The No-Cloning Theorem describes the restrictions on the sets of pure states that can undergo the deterministic quantum cloning process, which is a quantum mechanical analogue of the classical copying process. Many generalizations of the deterministic quantum cloning process have been studied. These include probabilistic cloning, which aims to create perfect copies some of the time; approximate (a.k.a. universal) cloning, which aims to create less-than-perfect copies all of the time; and broadcasting, which generalizes the deterministic cloning process to account for mixed states.

In each of these processes, the composite quantum mechanical system is made up of two subsystems - one subsystem which starts in some state that we desire to copy, and the other subsystem which starts in some "blank" state, onto which we wish to make the copy. Furthermore, these two subsystems are assumed to be initially uncorrelated.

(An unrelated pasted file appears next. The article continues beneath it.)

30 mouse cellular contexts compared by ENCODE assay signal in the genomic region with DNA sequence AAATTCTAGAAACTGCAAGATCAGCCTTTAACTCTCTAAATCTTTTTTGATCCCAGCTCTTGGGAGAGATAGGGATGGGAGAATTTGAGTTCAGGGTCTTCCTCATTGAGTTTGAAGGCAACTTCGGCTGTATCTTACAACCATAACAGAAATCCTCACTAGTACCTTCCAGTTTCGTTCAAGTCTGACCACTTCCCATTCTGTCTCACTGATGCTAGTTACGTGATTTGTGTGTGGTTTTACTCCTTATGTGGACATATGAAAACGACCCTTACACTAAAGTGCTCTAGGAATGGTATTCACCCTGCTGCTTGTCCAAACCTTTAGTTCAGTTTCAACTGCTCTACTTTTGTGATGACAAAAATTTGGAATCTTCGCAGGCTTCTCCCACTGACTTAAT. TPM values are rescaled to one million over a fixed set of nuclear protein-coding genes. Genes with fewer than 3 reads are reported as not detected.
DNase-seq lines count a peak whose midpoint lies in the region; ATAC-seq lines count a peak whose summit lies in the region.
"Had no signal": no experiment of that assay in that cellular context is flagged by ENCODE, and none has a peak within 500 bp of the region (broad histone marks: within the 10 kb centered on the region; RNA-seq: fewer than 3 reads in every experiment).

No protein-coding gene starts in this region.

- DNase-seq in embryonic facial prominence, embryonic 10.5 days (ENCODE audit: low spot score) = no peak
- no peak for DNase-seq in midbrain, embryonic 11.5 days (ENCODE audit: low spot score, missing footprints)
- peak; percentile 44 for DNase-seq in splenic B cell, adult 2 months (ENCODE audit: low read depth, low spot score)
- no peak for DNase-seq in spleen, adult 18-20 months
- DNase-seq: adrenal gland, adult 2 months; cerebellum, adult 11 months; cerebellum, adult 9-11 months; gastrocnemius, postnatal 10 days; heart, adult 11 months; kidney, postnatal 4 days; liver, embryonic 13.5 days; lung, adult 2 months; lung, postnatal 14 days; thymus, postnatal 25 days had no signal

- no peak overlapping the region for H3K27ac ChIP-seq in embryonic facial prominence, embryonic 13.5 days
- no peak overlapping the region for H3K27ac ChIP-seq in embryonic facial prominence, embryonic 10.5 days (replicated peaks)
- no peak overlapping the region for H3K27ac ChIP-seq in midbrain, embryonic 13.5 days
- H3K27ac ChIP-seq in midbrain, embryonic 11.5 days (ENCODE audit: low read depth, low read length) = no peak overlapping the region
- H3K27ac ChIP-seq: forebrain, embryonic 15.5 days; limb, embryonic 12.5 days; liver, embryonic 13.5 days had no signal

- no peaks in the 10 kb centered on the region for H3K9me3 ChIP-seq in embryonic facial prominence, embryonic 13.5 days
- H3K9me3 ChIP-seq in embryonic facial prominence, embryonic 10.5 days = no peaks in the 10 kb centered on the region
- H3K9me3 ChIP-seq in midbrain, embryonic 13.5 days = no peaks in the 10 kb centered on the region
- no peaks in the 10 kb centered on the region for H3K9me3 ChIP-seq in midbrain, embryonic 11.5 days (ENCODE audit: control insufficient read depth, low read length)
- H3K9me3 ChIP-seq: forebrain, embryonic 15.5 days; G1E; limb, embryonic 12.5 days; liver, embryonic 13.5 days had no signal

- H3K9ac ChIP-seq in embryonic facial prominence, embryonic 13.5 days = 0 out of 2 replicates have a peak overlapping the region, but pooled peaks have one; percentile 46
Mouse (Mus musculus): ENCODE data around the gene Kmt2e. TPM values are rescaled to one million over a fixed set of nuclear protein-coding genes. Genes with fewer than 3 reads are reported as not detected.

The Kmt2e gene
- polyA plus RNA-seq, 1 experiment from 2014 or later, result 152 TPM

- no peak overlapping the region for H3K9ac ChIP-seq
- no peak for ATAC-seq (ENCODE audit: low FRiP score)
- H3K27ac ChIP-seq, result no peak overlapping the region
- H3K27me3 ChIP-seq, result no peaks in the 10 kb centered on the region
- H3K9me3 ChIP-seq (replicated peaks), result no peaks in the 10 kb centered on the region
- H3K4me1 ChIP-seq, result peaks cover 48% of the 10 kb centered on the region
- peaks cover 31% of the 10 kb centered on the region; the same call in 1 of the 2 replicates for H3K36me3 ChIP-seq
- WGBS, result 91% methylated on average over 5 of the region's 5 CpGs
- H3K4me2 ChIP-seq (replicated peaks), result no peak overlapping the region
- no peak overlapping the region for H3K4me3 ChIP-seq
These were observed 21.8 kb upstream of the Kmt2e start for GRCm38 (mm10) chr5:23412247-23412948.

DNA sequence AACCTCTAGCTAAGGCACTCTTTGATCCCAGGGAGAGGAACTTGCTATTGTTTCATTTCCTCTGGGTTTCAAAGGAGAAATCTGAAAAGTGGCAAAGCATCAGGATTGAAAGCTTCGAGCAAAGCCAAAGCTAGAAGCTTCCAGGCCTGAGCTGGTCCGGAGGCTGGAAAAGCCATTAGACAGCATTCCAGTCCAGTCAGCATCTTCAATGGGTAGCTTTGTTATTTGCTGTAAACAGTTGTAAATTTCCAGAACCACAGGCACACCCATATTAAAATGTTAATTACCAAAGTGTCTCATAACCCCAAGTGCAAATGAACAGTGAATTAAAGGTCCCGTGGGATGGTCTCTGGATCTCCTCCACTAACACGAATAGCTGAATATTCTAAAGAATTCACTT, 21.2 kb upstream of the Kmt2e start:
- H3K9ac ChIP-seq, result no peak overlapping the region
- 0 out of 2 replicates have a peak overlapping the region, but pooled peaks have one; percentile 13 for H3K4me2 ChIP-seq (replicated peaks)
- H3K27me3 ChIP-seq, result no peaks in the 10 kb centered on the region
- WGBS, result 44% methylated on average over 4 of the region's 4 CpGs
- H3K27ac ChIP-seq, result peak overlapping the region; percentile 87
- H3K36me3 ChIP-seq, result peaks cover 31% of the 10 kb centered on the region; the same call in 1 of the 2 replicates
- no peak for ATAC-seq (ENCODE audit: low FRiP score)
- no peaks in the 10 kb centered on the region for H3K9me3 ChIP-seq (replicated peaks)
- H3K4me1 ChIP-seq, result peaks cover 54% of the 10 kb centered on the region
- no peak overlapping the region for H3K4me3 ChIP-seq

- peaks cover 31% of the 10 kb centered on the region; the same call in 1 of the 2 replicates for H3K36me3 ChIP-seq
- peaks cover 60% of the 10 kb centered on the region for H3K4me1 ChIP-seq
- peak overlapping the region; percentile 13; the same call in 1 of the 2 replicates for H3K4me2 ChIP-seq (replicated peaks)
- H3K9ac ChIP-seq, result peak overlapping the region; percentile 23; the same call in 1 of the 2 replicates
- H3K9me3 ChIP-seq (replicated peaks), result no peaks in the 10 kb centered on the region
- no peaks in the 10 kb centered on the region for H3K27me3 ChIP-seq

This talk will cover a description of two further generalizations of the deterministic quantum cloning process which allow the initial state of the compound system to be entangled. Such entangled initial states are necessary to consider if one wants to describe a quantum mechanical analogue of classical copying that is applicable to bosons. The restrictions on the sets of states that can undergo these generalized cloning processes will be discussed. A connection between these sets of states and the mathematical theory of graphs will be shown, along with a connection to probabilistic cloning.